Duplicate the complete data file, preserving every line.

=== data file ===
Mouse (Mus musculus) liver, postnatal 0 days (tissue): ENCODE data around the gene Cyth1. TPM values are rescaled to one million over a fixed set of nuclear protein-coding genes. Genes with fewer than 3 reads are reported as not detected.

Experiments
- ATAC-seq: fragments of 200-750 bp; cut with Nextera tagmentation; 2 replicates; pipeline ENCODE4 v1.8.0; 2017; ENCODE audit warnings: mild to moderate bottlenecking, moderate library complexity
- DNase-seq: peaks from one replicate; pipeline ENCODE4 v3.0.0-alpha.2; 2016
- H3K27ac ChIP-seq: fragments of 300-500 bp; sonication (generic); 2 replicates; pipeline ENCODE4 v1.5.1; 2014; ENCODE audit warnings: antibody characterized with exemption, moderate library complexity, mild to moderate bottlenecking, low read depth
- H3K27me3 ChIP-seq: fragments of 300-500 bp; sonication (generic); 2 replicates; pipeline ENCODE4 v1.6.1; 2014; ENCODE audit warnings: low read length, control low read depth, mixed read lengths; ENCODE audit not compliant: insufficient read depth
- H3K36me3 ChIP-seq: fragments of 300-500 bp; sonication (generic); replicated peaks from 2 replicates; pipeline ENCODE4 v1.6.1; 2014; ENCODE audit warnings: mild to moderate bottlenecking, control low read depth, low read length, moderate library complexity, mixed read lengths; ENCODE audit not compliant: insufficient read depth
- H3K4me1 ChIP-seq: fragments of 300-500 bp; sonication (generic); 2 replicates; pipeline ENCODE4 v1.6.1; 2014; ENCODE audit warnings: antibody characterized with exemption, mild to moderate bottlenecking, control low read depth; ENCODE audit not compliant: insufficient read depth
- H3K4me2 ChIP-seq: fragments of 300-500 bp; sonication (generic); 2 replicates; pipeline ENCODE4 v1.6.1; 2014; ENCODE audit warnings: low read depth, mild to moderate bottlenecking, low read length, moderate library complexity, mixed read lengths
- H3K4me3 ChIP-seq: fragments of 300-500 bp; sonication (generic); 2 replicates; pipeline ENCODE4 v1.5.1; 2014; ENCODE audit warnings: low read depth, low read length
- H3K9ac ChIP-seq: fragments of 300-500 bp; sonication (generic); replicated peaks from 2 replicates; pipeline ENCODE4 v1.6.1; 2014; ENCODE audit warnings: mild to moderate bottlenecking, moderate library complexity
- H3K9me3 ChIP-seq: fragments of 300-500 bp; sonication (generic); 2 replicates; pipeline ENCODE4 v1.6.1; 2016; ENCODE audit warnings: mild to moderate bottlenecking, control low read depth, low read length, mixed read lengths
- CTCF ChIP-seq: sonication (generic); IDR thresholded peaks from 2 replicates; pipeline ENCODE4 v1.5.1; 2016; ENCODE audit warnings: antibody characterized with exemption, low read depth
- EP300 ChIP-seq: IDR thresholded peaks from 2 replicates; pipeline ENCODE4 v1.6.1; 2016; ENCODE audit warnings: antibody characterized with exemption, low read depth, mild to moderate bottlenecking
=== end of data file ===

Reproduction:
Mouse (Mus musculus) liver, postnatal 0 days (tissue): ENCODE data around the gene Cyth1. TPM values are rescaled to one million over a fixed set of nuclear protein-coding genes. Genes with fewer than 3 reads are reported as not detected.

Experiments
- ATAC-seq: fragments of 200-750 bp; cut with Nextera tagmentation; 2 replicates; pipeline ENCODE4 v1.8.0; 2017; ENCODE audit warnings: mild to moderate bottlenecking, moderate library complexity
- DNase-seq: peaks from one replicate; pipeline ENCODE4 v3.0.0-alpha.2; 2016
- H3K27ac ChIP-seq: fragments of 300-500 bp; sonication (generic); 2 replicates; pipeline ENCODE4 v1.5.1; 2014; ENCODE audit warnings: antibody characterized with exemption, moderate library complexity, mild to moderate bottlenecking, low read depth
- H3K27me3 ChIP-seq: fragments of 300-500 bp; sonication (generic); 2 replicates; pipeline ENCODE4 v1.6.1; 2014; ENCODE audit warnings: low read length, control low read depth, mixed read lengths; ENCODE audit not compliant: insufficient read depth
- H3K36me3 ChIP-seq: fragments of 300-500 bp; sonication (generic); replicated peaks from 2 replicates; pipeline ENCODE4 v1.6.1; 2014; ENCODE audit warnings: mild to moderate bottlenecking, control low read depth, low read length, moderate library complexity, mixed read lengths; ENCODE audit not compliant: insufficient read depth
- H3K4me1 ChIP-seq: fragments of 300-500 bp; sonication (generic); 2 replicates; pipeline ENCODE4 v1.6.1; 2014; ENCODE audit warnings: antibody characterized with exemption, mild to moderate bottlenecking, control low read depth; ENCODE audit not compliant: insufficient read depth
- H3K4me2 ChIP-seq: fragments of 300-500 bp; sonication (generic); 2 replicates; pipeline ENCODE4 v1.6.1; 2014; ENCODE audit warnings: low read depth, mild to moderate bottlenecking, low read length, moderate library complexity, mixed read lengths
- H3K4me3 ChIP-seq: fragments of 300-500 bp; sonication (generic); 2 replicates; pipeline ENCODE4 v1.5.1; 2014; ENCODE audit warnings: low read depth, low read length
- H3K9ac ChIP-seq: fragments of 300-500 bp; sonication (generic); replicated peaks from 2 replicates; pipeline ENCODE4 v1.6.1; 2014; ENCODE audit warnings: mild to moderate bottlenecking, moderate library complexity
- H3K9me3 ChIP-seq: fragments of 300-500 bp; sonication (generic); 2 replicates; pipeline ENCODE4 v1.6.1; 2016; ENCODE audit warnings: mild to moderate bottlenecking, control low read depth, low read length, mixed read lengths
- CTCF ChIP-seq: sonication (generic); IDR thresholded peaks from 2 replicates; pipeline ENCODE4 v1.5.1; 2016; ENCODE audit warnings: antibody characterized with exemption, low read depth
- EP300 ChIP-seq: IDR thresholded peaks from 2 replicates; pipeline ENCODE4 v1.6.1; 2016; ENCODE audit warnings: antibody characterized with exemption, low read depth, mild to moderate bottlenecking